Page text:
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Old 06-27-09, 02:09 PM   #1
JoelS
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Note to self....

When it's going to be hot, keep ride short!

I am very prone to dehydration and heat exhaustion when it gets hot. I'd forgotten. Ended up having to cut today's ride short as a result. Stopped sweating with 10 miles to go. Started to get chills 1 mile out. I'm doing better now.

Drank nearly 6 bottles of water over the 4 1/2 hours. Ate a mess of electrolytes, and a bar. Still wasn't enough. I lost close to 2 1/2 pounds during the ride.

Lesson learned. Hot days = short easy ride.
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Old 06-27-09, 02:58 PM   #2
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When it's going to be hot, keep ride short!

I am very prone to dehydration and heat exhaustion when it gets hot. I'd forgotten. Ended up having to cut today's ride short as a result. Stopped sweating with 10 miles to go. Started to get chills 1 mile out. I'm doing better now.

Drank nearly 6 bottles of water over the 4 1/2 hours. Ate a mess of electrolytes, and a bar. Still wasn't enough. I lost close to 2 1/2 pounds during the ride.

Lesson learned. Hot days = short easy ride.
Get a hydration pack. Makes a big difference on the 45+ mile rides.

I brought one bottle with me this morning for an hour ride. Nope, not enough, but I wasn't out long enough for it to be a real problem.
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Old 06-27-09, 03:27 PM   #3
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It was really hot on Diablo today...temps had to be in the 100's. I had intended to do 3 repeats but I was well done after the second. Gotta be careful out there.
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Old 06-27-09, 04:08 PM   #4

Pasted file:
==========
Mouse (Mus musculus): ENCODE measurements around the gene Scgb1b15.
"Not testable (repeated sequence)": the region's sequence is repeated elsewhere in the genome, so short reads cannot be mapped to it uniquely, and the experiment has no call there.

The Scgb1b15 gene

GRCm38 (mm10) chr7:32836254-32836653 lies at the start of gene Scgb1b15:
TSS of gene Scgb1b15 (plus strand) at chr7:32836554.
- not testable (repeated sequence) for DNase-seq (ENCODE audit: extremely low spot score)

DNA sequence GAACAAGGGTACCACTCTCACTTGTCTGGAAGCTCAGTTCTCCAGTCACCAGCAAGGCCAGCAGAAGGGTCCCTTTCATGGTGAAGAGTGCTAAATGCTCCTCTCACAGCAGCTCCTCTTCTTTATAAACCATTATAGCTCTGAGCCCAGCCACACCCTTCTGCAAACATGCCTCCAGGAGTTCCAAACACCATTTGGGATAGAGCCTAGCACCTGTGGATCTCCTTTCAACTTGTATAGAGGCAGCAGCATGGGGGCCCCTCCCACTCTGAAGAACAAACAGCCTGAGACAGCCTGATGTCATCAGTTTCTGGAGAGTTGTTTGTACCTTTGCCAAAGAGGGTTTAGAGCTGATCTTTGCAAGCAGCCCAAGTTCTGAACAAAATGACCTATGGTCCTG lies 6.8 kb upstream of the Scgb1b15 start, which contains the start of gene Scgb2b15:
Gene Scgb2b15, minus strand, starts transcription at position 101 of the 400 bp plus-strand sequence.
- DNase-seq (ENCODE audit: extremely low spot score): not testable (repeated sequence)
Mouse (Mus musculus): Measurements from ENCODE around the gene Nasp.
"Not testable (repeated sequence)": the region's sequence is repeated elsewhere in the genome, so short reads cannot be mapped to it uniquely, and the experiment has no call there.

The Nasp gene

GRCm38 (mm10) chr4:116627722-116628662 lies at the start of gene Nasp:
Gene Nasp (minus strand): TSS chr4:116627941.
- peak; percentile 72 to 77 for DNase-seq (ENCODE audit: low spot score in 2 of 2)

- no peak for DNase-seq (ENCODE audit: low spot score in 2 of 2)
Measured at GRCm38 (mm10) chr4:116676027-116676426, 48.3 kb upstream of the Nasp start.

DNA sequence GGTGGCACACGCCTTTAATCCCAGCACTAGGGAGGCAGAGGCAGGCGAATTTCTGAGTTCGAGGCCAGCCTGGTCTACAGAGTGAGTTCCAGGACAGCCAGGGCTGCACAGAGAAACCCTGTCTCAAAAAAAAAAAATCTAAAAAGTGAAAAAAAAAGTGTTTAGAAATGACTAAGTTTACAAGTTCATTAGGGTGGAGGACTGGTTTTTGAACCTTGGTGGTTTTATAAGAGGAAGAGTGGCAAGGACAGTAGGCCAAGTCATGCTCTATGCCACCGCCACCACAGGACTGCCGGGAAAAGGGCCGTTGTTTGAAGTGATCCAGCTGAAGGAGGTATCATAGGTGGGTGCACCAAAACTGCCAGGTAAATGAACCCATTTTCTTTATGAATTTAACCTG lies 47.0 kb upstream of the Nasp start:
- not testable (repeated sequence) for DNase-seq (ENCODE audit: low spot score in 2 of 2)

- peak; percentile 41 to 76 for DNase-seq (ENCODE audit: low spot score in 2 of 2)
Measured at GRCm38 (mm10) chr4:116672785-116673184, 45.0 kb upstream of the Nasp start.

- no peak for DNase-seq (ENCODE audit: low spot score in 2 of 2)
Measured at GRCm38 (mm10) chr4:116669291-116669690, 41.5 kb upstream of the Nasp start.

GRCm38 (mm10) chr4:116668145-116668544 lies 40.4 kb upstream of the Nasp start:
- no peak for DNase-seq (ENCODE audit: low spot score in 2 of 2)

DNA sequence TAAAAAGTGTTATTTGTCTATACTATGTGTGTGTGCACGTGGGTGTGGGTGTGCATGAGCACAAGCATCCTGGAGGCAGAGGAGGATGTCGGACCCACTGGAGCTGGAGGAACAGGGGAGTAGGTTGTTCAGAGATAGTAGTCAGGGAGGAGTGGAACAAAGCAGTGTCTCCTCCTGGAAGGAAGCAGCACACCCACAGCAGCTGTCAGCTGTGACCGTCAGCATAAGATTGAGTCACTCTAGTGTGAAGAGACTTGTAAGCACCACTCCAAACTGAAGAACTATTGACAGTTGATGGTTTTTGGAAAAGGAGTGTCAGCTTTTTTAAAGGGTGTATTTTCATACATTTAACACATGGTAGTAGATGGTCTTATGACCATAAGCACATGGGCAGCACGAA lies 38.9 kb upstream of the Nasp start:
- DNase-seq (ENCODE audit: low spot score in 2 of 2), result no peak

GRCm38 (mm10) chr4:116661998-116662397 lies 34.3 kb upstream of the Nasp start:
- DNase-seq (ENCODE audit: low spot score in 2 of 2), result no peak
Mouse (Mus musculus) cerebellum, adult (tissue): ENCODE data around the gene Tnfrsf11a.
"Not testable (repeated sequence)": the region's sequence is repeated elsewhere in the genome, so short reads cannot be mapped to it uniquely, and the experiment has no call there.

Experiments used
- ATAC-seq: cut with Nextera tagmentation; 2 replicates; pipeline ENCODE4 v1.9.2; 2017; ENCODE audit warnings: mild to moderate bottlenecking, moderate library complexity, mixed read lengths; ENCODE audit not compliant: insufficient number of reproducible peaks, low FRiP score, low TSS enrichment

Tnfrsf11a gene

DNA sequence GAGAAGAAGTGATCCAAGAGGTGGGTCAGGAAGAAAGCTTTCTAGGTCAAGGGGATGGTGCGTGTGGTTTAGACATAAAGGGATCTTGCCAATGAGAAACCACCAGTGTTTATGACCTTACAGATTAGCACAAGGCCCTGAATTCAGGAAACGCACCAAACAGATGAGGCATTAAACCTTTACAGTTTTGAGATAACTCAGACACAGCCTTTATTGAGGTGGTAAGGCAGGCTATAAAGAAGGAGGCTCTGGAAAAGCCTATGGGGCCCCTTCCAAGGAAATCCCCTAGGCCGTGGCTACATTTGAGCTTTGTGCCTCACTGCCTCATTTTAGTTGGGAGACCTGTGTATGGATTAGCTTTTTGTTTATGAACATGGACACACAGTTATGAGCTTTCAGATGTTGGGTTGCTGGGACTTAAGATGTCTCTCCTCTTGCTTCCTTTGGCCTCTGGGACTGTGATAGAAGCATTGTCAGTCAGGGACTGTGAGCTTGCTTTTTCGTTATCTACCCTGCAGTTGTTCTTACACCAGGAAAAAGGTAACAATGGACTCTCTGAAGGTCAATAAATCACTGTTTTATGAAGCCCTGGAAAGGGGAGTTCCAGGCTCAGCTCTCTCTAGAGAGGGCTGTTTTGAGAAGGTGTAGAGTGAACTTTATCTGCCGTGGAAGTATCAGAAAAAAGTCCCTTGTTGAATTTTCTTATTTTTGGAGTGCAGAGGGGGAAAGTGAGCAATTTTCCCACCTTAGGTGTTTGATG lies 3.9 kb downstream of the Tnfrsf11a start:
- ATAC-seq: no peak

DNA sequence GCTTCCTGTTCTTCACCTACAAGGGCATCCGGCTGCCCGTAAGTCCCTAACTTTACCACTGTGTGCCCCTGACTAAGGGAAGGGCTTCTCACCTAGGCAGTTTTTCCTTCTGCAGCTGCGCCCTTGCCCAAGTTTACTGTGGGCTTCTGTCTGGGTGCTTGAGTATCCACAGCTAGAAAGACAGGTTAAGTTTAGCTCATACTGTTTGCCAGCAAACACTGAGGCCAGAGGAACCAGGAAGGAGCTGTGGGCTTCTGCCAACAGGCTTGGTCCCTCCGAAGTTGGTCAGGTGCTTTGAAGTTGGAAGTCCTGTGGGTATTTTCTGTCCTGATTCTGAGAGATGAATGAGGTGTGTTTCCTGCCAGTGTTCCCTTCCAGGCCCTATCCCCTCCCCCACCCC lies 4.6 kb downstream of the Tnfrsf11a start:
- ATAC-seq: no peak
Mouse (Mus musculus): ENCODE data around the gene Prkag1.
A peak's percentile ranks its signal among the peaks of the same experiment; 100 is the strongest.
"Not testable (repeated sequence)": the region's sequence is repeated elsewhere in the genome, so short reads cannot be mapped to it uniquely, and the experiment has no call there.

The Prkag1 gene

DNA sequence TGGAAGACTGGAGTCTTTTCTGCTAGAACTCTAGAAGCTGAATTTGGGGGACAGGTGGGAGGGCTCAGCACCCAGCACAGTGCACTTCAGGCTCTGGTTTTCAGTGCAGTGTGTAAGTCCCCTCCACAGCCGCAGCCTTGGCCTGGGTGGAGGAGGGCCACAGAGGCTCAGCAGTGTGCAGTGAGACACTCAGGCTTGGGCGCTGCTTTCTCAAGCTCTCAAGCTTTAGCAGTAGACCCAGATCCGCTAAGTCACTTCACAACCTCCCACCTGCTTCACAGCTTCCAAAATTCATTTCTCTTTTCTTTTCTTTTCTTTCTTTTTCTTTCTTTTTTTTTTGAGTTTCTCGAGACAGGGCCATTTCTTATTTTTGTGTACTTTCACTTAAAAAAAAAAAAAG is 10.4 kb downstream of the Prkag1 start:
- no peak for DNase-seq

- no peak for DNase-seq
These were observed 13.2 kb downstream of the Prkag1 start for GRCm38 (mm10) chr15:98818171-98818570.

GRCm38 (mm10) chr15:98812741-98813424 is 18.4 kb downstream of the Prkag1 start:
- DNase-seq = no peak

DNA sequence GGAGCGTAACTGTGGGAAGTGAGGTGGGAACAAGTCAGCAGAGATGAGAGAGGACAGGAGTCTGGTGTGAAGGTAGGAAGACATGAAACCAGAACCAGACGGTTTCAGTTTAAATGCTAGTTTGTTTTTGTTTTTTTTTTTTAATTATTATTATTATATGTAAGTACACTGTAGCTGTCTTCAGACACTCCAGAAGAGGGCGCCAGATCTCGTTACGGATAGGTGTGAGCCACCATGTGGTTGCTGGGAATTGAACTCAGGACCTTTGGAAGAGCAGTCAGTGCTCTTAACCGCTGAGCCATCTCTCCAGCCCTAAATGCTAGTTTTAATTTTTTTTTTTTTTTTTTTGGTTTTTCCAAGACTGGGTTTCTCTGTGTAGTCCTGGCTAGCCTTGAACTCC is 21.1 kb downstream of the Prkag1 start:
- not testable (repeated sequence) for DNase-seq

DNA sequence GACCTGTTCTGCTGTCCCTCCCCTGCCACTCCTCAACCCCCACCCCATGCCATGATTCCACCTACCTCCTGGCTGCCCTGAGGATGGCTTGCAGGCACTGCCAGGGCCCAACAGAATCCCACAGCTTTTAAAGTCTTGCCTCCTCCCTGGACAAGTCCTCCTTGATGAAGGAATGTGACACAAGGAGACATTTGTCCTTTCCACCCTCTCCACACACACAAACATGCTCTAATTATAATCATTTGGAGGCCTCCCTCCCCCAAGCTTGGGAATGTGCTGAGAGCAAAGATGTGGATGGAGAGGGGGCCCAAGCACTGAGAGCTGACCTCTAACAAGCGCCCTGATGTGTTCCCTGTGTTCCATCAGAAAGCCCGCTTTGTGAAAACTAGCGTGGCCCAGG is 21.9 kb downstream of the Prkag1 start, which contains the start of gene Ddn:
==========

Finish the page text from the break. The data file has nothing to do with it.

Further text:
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Get a hydration pack. Makes a big difference on the 45+ mile rides.

I brought one bottle with me this morning for an hour ride. Nope, not enough, but I wasn't out long enough for it to be a real problem.
I have one. It wouldn't have helped. There were plenty of places to refill water bottles. I just don't think that I could have drunk enough water today, especially with my susceptibility to heat exhaustion.
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Old 06-27-09, 04:15 PM   #5
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I have one. It wouldn't have helped. There were plenty of places to refill water bottles. I just don't think that I could have drunk enough water today, especially with my susceptibility to heat exhaustion.
I find that I drink a lot more with one, a lot more than if I only have bottles. I have to be careful not to drink too much. But I'm not that prone to heat exhaustion.
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Old 06-27-09, 04:56 PM   #6
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It was really hot on Diablo today...temps had to be in the 100's. I had intended to do 3 repeats but I was well done after the second. Gotta be careful out there.
I did all three of my repeats, but that last one was not very fast and kind of miserable. I recorded a max of 109 degrees.
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Old 06-27-09, 06:32 PM   #7
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I did all three of my repeats, but that last one was not very fast and kind of miserable. I recorded a max of 109 degrees.
Holy hell...no wonder I was cooked. I tried to do that 3rd but the heat whupped me. My car was reading 101 for temps back by Ygnacio & Oak and it felt every bit of it on Diablo. There's just no where to hide on that climb when the sun is strong.
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Old 06-27-09, 07:56 PM   #8
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Ice socks would have been the bomb!
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Old 06-27-09, 08:09 PM   #9
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I saw 107 in Antioch on the car thermometer. Yikes!
We did 48 in the east bay hills with 4000+ climbing. We cut it short about 11:30because it was getting too flippin hot.
I sure went through the water!
I was sure nice in the morning!
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Old 06-27-09, 08:16 PM   #10
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Ice socks would have been the bomb!
You got that right! Heat is one of the big factors in my not doing the Davis Double.
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Old 06-27-09, 09:47 PM   #11